Fragile X syndrome
Fragile X syndrome is a genetic condition mainly characterized by intellectual disability and caused by mutations in the FMR1 gene on the X chromosome.
Characteristics of Fragile X syndrome
Fragile X syndrome is the most common inherited cause of intellectual disability. Males with fragile X syndrome usually have moderate intellectual disability, while females with fragile X syndrome usually have mild intellectual disability. Developmental delays (i.e., delays in speech, language, motor, social, or thinking skills) are seen in almost every individual with fragile X syndrome. Individuals with fragile X syndrome may also have behaviors (e.g., poor eye contact, repetitive use of language, hand-flapping) commonly observed in children with autism, impulsivity, hyperactivity, and social anxiety. Mild heart abnormalities such as mitral valve prolapse (i.e., a leaky heart valve), strabismus (i.e., problems aligning the eyes), very flexible fingers, and flat feet are common features of the condition. Most adult males with fragile X syndrome have characteristic craniofacial features including macrocephaly (i.e., a large head), a long and narrow face, a prominent chin, and large ears.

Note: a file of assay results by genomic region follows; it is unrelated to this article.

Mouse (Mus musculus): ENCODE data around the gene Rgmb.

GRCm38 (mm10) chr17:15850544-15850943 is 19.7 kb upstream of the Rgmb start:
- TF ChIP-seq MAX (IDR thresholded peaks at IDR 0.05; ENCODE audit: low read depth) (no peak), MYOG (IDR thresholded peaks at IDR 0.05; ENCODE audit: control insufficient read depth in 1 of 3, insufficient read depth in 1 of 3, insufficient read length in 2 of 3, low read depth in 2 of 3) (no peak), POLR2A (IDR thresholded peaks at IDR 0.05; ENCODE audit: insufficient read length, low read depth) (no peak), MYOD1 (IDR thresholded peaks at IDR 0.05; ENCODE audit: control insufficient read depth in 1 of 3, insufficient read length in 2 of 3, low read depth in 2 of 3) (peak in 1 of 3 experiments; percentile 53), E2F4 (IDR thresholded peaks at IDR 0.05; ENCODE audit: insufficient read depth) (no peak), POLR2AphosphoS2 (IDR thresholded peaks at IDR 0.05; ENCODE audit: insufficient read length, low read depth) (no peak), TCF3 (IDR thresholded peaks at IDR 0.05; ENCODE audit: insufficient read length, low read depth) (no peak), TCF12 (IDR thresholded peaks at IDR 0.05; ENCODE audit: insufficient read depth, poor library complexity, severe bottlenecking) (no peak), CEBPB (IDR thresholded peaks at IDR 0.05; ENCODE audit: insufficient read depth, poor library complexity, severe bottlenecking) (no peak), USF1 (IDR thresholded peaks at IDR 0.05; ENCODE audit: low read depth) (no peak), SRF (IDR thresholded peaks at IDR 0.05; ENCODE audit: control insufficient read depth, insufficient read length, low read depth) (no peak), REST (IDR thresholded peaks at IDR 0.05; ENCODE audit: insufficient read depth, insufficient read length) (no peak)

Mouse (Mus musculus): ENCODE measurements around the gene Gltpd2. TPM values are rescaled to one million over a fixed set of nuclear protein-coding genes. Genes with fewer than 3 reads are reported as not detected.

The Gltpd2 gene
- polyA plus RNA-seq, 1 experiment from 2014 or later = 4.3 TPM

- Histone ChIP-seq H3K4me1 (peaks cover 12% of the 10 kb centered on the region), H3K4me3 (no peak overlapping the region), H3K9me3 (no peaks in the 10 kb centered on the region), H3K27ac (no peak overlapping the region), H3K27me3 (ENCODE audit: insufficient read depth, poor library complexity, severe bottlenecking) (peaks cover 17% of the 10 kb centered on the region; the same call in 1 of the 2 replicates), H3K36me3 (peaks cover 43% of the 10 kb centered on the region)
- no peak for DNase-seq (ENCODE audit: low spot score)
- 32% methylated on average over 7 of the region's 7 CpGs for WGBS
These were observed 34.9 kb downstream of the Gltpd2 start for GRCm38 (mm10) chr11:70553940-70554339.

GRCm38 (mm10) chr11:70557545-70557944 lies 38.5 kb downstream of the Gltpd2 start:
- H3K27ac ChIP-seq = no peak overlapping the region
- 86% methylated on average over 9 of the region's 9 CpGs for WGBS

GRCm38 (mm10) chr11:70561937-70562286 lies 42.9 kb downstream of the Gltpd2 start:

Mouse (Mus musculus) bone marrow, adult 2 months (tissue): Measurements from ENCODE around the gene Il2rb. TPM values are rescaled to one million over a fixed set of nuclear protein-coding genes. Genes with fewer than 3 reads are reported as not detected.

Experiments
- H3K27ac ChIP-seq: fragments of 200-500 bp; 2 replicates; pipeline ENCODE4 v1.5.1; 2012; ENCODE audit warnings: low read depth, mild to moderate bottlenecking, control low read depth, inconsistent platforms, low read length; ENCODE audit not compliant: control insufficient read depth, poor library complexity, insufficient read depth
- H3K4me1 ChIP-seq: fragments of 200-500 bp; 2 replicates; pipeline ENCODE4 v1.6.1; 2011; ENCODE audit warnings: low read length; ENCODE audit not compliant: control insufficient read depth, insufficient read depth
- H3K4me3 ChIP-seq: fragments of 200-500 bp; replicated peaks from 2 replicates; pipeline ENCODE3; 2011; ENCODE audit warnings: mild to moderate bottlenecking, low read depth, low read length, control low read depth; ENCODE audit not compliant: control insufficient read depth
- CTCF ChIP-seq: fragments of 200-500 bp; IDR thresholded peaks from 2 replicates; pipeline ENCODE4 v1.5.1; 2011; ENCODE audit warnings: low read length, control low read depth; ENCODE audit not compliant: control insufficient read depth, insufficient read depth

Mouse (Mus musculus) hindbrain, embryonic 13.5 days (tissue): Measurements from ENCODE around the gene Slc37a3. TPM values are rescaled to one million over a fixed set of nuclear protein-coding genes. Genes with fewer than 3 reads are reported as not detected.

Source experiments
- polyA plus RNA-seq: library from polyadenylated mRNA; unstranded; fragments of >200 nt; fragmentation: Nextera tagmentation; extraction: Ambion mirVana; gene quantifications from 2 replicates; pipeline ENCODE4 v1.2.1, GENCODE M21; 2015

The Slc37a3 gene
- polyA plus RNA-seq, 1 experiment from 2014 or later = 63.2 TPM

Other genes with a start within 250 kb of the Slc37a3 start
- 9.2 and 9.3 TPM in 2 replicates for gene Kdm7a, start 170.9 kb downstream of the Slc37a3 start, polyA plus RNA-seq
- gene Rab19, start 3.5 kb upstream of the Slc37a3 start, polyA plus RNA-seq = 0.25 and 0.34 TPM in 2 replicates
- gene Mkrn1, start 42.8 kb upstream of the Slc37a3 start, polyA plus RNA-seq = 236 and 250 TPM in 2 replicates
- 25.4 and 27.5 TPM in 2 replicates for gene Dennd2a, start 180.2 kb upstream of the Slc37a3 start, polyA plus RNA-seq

Changes or mutations in a gene called FMR1 cause fragile X syndrome. This gene makes a protein called the fragile X mental retardation 1 protein (FMRP) that plays an important role in normal brain development. The FMR1 gene contains a three-letter code, CGG, that is repeated over and again, and thus it is known as a “CGG repeat.” The number of CGG repeats can be different from one person to another. Individuals who do not have fragile X syndrome usually have between 5 CGG repeats (e.g., CGG-CGG-CGG-CGG-CGG) and 44 CGG repeats. However, individuals with fragile X syndrome usually have an abnormally high number of CGG repeats that can range from over 200 to several thousand repeats. A large number of CGG repeats is known as an expanded CGG repeat and is referred to as a “full mutation.” These full mutations may have another chemical change called “methylation.” This means a chemical called a methyl group (a carbon atom and three hydrogen atoms) attaches to it. When a gene is “methylated,” it has been “turned off” and does not make a protein. Individuals with fragile X syndrome typically have a methylated full mutation, so the FMR1 gene is turned off and does not make the FMRP.
Management of fragile X syndrome often involves intensive educational and behavioral therapies. Treatment with certain medications may also help with the behavioral features seen in fragile X syndrome. Regular physical exams including monitoring for high blood pressure and the development of mitral valve prolapse are also recommended.
Mode of inheritance